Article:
The functional aspects of the cell are controlled by and through proteins, not genes. This explains why most targeted cancer drugs on the market, or those being developed, are directed at proteins or enzymes, not genes. That is the case with olaparib.

In 2008, scientists from the United Kingdom and The Netherlands reported that the drug, in a clinical trial designed to test toxicity levels, also interfered with tumor growth in BRCA-positive ovarian and breast cancers. It did so by inhibiting an enzyme called PARP (Poly ADPribose polymerase). After the toxicity levels and proper dosages were established, 20 major cancer centers enrolled patients in Phase II of the trial, including the Samuel Oschin Comprehensive Cancer Institute at Cedars-Sinai.

“BRCA genes are involved in repairing DNA, so when someone has inherited an abnormal copy of one of those genes, there is a tendency for DNA damage to develop in that person’s cells,” explains medical oncologist M. William Audeh, MD, who was principal investigator of the Phase II trial at Cedars-Sinai. “The PARP enzyme is one of the remaining DNA damage repair mechanisms. If you knock out or inhibit the enzyme with this drug, then the cancer cells with the damaged DNA cannot be repaired and they die,” says Audeh, an expert in hereditary cancers and medical director of the Samuel Oschin Cancer Center and the Wasserman Breast Cancer Risk Reduction Program at Cedars-Sinai.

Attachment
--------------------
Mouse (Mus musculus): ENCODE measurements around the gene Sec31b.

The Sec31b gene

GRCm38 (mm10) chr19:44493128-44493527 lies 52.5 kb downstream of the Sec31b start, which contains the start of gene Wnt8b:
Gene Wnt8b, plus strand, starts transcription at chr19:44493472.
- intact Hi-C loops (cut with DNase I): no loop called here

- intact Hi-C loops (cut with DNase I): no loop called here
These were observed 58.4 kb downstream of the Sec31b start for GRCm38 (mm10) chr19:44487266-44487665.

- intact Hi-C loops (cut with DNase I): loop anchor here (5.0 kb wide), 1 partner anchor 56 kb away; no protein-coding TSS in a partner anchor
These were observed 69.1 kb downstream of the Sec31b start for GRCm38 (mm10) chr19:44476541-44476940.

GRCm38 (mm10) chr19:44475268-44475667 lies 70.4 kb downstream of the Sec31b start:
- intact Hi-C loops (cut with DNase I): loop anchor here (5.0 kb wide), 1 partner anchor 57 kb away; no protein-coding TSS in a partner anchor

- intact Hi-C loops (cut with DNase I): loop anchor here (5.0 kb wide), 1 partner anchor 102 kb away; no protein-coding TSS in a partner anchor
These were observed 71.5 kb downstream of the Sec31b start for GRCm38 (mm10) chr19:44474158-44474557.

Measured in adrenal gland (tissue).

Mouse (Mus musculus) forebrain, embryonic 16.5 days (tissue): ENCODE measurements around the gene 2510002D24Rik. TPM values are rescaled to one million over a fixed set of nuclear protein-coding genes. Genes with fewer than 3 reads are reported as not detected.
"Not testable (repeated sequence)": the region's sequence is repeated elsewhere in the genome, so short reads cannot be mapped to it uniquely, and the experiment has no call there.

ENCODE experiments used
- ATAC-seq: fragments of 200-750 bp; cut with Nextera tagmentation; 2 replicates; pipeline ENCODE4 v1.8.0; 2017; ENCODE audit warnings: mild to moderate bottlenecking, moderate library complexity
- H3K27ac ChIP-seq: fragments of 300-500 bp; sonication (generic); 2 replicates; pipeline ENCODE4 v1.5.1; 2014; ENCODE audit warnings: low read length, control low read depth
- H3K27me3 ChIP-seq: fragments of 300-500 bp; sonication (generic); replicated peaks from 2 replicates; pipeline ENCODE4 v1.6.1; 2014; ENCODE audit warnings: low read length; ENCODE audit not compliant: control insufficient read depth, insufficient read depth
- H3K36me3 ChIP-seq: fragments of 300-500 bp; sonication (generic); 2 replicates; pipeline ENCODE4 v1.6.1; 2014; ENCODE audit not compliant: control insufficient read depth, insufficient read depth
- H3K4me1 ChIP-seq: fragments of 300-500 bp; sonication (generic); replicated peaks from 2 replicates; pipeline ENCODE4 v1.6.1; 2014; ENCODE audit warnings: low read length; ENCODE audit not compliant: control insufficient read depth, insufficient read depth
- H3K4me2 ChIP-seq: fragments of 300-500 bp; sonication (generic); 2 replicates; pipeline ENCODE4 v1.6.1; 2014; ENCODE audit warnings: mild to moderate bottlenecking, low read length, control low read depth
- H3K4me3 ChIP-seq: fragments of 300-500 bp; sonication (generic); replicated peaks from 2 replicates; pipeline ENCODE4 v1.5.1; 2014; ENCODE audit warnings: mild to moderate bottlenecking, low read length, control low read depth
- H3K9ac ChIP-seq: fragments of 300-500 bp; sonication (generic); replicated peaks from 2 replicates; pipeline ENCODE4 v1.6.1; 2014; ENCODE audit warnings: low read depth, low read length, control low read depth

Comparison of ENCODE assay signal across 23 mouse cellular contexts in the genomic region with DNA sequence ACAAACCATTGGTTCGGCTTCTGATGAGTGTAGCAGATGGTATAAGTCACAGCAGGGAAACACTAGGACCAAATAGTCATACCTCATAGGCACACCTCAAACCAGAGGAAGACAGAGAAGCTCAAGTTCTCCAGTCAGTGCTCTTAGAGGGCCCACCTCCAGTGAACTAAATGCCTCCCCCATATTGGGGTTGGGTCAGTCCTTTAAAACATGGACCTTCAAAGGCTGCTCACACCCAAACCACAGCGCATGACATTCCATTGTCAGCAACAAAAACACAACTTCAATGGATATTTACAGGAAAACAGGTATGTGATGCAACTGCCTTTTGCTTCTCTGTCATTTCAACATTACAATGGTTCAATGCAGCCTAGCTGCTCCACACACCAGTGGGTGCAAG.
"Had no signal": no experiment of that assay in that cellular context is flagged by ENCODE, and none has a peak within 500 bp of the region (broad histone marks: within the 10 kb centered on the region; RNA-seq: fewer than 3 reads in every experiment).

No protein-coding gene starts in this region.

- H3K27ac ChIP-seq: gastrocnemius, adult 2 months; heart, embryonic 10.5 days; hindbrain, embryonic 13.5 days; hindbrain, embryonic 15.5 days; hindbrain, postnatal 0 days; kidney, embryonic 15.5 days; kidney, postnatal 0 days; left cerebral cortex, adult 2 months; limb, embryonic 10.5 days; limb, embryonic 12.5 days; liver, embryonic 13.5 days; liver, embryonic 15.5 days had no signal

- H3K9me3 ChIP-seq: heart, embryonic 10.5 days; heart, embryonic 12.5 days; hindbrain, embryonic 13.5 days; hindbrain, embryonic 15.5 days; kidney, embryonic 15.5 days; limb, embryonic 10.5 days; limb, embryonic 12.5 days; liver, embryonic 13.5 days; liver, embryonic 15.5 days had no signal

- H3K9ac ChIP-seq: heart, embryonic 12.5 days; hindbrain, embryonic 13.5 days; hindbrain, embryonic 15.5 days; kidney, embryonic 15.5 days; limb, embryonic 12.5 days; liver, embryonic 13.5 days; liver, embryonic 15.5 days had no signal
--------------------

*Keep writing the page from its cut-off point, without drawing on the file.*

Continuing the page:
Think of your body as a busy highway, and the vehicles on this highway are your cells. Normally, if a car (a cell) gets damaged (turns into a cancer cell), a mechanic (the PARP enzyme) would step in and fix it. Yet in many people with cancer, their mechanic (a mutated version of PARP) is not doing a good job and allows damaged cars back on the road, where they are destined to break down. The drug olaparib (the PARP inhibitor) prevents the mutated version of PARP from allowing these damaged vehicles back on the road. For people with the mutation, a medical breakthrough cannot come too soon. “The lifetime risk of developing a breast cancer in women carrying the BRCA mutation is between 55 and 90 percent. For ovarian cancer, it is between 25 and 44 percent,” says Dr. Audeh. “Compare that to the average woman’s risk of ovarian cancer, which is less than 2 percent. So even though it is not a very common cancer, the risk is extremely high in this population.”